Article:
Two worlds orbiting a nearby star could be more than half water: ScienceAlert

Two worlds orbiting a nearby star could be more than half water: ScienceAlert
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Two worlds orbiting a tiny star 218 light-years apart appear to be of a nature unlike anything we have in our solar system.

The exoplanets are called Kepler-138c and Kepler-138d. Both are about 1.5 times the radius of Earth, and both appear to be squishy worlds made up of thick, steaming atmospheres and insanely deep oceans, all wrapped around a rocky-metallic interior.

“We used to think that planets slightly larger than Earth were big spheres of metal and rock, like enlarged versions of Earth, and that’s why we called them super-Earths.” says astronomer Björn Benneke from the University of Montreal.

“However, we have now shown that these two planets, Kepler-138c and d, are quite different in nature: a large part of their total volume is probably water. It’s the first time we’ve observed planets that can be positively identified as water worlds, a type of planet that astronomers suspected existed for a long time.”

A recent analysis of Another World found that to be the case could be a water world, but follow-up observations are needed for confirmation. According to the researchers, their work is ongoing Kepler-138 two oceanic planets is less unsafe.

Figuring out what planets outside of our solar system (or exoplanets) are made of usually requires some detective work. They are very distant and very faint compared to the light from the stars that orbit them; direct images are very difficult to obtain and therefore very rare and do not show much detail.

The composition of a exoplanet is usually derived from its density, which is calculated from two measurements – one from the eclipse (or transit) of the star’s light by the planet and the other from the radial velocity or “wobble” of the star.

The amount of starlight blocked by the transit tells us the size of the exoplanet, from which we get a radius. The radial velocity is induced by the exoplanet’s gravitational pull, which is seen as a regular but very small expansion and contraction in the wavelength of the star’s light as it is tugged around. The amplitude of this movement can tell us how much mass an exoplanet has.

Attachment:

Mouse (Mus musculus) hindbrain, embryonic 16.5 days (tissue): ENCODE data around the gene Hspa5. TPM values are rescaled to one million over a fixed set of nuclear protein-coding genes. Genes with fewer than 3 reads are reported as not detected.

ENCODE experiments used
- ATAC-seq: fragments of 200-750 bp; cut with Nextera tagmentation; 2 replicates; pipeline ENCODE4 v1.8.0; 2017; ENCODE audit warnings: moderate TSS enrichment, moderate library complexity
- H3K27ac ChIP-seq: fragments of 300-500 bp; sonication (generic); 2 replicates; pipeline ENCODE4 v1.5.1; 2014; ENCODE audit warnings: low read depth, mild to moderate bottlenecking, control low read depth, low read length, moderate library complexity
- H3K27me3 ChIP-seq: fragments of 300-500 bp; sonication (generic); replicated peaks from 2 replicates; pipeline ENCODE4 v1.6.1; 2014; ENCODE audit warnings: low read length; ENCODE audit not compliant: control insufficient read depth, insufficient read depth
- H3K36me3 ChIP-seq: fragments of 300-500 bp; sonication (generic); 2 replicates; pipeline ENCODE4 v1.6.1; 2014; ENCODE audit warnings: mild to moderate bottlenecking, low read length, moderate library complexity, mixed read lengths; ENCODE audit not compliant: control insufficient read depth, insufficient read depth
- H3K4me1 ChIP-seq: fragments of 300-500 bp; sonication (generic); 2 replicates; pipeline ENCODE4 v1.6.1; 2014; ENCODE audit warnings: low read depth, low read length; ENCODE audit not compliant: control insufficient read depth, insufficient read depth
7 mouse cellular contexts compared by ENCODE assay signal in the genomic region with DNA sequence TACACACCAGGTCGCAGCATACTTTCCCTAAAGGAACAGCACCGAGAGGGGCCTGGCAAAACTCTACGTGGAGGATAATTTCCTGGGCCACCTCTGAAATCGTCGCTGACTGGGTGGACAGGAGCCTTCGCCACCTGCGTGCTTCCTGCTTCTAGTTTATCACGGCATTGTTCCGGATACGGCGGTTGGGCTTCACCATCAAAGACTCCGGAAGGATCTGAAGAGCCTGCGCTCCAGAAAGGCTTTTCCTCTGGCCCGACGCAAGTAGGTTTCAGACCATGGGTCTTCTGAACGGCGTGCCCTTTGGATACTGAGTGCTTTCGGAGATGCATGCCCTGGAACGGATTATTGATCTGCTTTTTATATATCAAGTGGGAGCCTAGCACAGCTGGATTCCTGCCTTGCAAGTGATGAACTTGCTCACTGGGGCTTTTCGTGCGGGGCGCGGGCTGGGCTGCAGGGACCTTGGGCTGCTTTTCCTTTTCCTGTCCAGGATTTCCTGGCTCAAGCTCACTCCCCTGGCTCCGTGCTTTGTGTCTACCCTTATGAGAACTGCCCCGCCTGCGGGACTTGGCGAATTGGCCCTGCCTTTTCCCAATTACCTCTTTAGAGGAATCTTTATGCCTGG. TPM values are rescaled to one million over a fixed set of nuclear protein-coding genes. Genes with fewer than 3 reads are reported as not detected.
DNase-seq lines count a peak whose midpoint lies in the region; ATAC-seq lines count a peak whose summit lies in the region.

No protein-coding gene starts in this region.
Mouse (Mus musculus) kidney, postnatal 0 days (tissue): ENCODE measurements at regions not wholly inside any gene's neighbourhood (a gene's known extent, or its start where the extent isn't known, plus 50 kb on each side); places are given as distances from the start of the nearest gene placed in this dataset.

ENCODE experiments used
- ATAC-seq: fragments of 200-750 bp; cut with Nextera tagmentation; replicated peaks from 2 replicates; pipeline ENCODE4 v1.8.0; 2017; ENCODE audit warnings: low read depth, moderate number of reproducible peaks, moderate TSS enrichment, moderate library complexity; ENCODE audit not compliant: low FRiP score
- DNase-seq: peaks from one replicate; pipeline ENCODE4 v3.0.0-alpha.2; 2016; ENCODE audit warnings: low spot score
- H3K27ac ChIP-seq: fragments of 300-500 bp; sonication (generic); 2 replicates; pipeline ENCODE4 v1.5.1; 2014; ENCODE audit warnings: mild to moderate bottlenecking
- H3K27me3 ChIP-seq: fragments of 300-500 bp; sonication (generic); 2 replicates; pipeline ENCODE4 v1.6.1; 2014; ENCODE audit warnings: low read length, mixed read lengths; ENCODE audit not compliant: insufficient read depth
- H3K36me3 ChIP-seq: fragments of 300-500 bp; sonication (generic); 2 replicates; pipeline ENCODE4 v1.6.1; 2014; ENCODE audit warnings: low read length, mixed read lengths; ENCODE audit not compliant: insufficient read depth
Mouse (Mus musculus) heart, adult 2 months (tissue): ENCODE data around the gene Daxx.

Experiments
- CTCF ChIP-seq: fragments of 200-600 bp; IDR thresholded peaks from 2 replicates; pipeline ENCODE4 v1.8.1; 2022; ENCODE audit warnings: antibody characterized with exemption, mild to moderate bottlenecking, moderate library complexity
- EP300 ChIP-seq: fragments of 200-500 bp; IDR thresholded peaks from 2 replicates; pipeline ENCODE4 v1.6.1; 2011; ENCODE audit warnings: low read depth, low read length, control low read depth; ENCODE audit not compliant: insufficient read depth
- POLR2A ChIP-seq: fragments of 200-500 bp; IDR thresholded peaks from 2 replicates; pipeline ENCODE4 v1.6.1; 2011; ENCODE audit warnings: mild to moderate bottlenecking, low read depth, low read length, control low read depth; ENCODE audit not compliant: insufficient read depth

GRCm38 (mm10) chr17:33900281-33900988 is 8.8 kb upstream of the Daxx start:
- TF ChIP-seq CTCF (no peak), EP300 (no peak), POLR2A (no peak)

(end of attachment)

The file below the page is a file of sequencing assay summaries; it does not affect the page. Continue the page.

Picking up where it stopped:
Once you have an object’s size and mass, you can calculate its density.

A gaseous world, like Jupiter or even Neptune, have relatively low densities. Rocky worlds rich in metals have higher densities. ANDt 5.5 grams per cubic centimeter, Earth is the densest planet in our solar system; Saturn has the lowest density at 0.69 grams per cubic centimeter.

A cross-sectional diagram comparing Kepler-138d to Earth. (Benoît Gougeon, University of Montreal)

Transit data show that Kepler-138c and Kepler-138d have radii 1.51 times that of Earth, and measurements of their respective tugs on Kepler-138 give us masses 2.3 and 2, respectively. 1 times the size of Earth’s. These properties, in turn, give us a density of about 3.6 grams per cubic centimeter for both worlds – somewhere between a rocky and a gaseous composition.

That’s pretty close to the icy moon of Jupiter Europe, which has a density of 3.0 grams per cubic centimeter. It happens to be covered by a liquid global ocean under an icy shell.

“Imagine larger versions of Europa or Enceladus, the water-rich moons orbiting Jupiter and Saturn but brought much closer to their star.” says astrophysicist Caroline Piaulet from the University of Montreal, who led the research. “Instead of an icy surface, Kepler-138c and d would harbor large shells of water vapor.”

According to the team’s modeling, water would make up more than 50 percent of the exoplanets’ volume and extend to a depth of about 2,000 kilometers (1,243 miles). The earth’s oceans have an average depth of 3.7 kilometers (2.3 miles).

But Kepler-138c and Kepler-138d are much closer to their star than Earth. Although this star is a small, cool red dwarf, this close proximity would make the two exoplanets much, much hotter than our world. They have turnaround times of 13 and 23 daysrespectively.

That means the oceans and atmospheres on those worlds probably won’t look very much like our ocean, the researchers say.

“The temperature in the atmospheres of Kepler-138c and Kepler-138d is likely above the boiling point of water, and we expect a thick, dense atmosphere of steam on these planets.” says Piaulet.

“Only under this vapor atmosphere could there possibly be liquid water at high pressure, or even water in another phase that occurs at high pressure, a so-called supercritical fluid.”

Aliens indeed.

The research was published in natural astronomy.

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